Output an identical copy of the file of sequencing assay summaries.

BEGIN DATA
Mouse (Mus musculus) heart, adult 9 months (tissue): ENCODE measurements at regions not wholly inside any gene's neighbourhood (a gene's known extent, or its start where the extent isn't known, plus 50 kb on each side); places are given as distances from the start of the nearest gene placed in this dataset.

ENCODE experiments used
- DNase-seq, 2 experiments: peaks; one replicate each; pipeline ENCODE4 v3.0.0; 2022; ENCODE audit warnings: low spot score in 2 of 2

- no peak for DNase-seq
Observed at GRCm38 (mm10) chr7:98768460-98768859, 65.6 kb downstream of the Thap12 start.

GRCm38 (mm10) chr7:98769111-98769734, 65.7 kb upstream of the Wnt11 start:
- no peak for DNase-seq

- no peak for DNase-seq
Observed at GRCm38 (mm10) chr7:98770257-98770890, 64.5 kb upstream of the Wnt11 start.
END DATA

Mouse (Mus musculus) heart, adult 9 months (tissue): ENCODE measurements at regions not wholly inside any gene's neighbourhood (a gene's known extent, or its start where the extent isn't known, plus 50 kb on each side); places are given as distances from the start of the nearest gene placed in this dataset.

ENCODE experiments used
- DNase-seq, 2 experiments: peaks; one replicate each; pipeline ENCODE4 v3.0.0; 2022; ENCODE audit warnings: low spot score in 2 of 2

- no peak for DNase-seq
Observed at GRCm38 (mm10) chr7:98768460-98768859, 65.6 kb downstream of the Thap12 start.

GRCm38 (mm10) chr7:98769111-98769734, 65.7 kb upstream of the Wnt11 start:
- no peak for DNase-seq

- no peak for DNase-seq
Observed at GRCm38 (mm10) chr7:98770257-98770890, 64.5 kb upstream of the Wnt11 start.